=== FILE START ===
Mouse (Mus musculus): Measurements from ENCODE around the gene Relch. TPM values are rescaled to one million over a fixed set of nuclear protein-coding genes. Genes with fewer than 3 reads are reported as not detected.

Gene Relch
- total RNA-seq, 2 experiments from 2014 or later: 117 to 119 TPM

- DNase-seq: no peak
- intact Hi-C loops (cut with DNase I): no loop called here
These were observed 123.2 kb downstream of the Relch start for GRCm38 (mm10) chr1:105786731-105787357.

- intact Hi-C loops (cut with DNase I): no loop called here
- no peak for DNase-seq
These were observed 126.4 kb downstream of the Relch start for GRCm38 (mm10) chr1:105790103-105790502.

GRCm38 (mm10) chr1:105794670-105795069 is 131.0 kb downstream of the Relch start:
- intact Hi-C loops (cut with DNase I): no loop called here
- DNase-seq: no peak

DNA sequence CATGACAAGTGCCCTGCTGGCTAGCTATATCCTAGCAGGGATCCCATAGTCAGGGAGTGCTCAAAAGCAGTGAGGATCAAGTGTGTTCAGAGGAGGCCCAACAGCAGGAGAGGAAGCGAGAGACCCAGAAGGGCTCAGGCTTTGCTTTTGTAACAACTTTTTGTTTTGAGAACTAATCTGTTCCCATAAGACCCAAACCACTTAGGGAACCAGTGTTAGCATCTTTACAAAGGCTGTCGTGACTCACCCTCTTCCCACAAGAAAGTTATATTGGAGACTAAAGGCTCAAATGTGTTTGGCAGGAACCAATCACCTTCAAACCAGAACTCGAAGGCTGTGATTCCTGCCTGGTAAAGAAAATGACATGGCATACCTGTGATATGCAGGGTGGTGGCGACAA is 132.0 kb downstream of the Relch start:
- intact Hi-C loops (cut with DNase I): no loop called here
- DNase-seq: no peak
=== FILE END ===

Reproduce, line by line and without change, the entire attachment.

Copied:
Mouse (Mus musculus): Measurements from ENCODE around the gene Relch. TPM values are rescaled to one million over a fixed set of nuclear protein-coding genes. Genes with fewer than 3 reads are reported as not detected.

Gene Relch
- total RNA-seq, 2 experiments from 2014 or later: 117 to 119 TPM

- DNase-seq: no peak
- intact Hi-C loops (cut with DNase I): no loop called here
These were observed 123.2 kb downstream of the Relch start for GRCm38 (mm10) chr1:105786731-105787357.

- intact Hi-C loops (cut with DNase I): no loop called here
- no peak for DNase-seq
These were observed 126.4 kb downstream of the Relch start for GRCm38 (mm10) chr1:105790103-105790502.

GRCm38 (mm10) chr1:105794670-105795069 is 131.0 kb downstream of the Relch start:
- intact Hi-C loops (cut with DNase I): no loop called here
- DNase-seq: no peak

DNA sequence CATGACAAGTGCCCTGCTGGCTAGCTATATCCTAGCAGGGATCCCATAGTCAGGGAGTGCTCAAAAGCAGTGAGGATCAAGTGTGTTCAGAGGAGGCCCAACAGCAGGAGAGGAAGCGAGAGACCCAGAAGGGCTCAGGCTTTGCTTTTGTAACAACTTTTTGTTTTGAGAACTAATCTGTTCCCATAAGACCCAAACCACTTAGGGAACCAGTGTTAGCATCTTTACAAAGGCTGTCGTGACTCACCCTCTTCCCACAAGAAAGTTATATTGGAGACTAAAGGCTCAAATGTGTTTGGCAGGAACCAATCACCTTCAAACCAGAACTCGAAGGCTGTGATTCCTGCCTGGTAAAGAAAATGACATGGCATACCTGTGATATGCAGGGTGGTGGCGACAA is 132.0 kb downstream of the Relch start:
- intact Hi-C loops (cut with DNase I): no loop called here
- DNase-seq: no peak